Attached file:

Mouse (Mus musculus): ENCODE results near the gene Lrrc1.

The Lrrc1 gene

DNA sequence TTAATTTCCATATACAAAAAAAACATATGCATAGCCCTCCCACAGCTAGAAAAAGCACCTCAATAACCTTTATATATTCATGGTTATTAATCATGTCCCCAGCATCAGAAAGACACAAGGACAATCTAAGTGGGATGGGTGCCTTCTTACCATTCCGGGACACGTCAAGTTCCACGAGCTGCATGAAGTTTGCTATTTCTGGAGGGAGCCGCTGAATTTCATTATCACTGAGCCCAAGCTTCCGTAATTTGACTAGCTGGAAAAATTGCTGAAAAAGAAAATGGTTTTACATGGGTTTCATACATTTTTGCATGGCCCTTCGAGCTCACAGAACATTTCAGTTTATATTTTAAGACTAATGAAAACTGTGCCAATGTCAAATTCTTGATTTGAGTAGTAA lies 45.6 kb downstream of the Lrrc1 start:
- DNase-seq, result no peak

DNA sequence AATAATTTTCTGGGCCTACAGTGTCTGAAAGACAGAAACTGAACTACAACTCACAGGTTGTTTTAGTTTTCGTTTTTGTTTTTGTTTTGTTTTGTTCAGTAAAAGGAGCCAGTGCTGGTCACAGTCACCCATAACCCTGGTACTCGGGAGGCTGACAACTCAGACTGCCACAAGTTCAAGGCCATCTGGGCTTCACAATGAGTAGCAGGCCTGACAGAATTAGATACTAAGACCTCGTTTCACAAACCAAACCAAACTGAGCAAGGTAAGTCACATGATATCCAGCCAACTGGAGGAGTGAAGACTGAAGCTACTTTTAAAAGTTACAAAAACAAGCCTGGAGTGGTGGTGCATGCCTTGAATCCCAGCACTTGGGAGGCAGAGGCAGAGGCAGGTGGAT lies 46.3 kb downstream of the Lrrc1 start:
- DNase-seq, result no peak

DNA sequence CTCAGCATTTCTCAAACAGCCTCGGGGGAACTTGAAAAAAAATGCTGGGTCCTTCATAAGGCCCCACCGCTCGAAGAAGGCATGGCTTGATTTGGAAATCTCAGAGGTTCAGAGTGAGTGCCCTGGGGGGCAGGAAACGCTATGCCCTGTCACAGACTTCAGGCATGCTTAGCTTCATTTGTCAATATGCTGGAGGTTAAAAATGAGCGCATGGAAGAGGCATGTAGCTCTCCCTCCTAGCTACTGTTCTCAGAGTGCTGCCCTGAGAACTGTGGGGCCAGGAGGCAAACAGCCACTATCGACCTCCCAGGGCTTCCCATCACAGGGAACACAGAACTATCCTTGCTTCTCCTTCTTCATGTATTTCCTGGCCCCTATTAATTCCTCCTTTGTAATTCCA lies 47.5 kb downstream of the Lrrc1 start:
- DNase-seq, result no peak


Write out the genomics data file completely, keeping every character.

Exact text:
Mouse (Mus musculus): ENCODE results near the gene Lrrc1.

The Lrrc1 gene

DNA sequence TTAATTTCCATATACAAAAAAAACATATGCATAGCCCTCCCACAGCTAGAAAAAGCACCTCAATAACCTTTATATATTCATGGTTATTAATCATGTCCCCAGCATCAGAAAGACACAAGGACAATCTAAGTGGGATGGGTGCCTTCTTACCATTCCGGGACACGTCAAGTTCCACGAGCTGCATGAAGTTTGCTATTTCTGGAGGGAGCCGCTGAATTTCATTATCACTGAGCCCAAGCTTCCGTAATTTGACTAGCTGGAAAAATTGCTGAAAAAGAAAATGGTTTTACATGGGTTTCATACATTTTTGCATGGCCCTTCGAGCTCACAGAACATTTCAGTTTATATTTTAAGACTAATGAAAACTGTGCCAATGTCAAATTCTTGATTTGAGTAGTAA lies 45.6 kb downstream of the Lrrc1 start:
- DNase-seq, result no peak

DNA sequence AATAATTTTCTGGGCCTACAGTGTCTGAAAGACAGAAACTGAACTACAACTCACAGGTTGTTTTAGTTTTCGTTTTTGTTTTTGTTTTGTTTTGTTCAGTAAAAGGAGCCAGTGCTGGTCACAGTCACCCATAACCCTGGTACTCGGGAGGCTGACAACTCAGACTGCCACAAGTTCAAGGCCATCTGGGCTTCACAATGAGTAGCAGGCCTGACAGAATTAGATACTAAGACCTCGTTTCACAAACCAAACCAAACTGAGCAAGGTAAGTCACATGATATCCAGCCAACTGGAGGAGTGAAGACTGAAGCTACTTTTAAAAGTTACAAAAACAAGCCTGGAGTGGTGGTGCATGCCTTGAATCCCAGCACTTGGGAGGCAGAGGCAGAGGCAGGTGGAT lies 46.3 kb downstream of the Lrrc1 start:
- DNase-seq, result no peak

DNA sequence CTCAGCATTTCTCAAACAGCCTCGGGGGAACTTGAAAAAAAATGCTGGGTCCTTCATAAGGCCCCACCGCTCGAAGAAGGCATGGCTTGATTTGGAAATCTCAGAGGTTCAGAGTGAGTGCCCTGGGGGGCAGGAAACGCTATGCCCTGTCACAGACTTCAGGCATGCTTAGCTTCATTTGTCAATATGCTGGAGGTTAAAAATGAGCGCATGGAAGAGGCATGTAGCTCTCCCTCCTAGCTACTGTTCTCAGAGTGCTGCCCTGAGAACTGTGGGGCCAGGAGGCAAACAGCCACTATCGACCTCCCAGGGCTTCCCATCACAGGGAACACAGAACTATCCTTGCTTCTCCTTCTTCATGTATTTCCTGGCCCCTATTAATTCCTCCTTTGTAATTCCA lies 47.5 kb downstream of the Lrrc1 start:
- DNase-seq, result no peak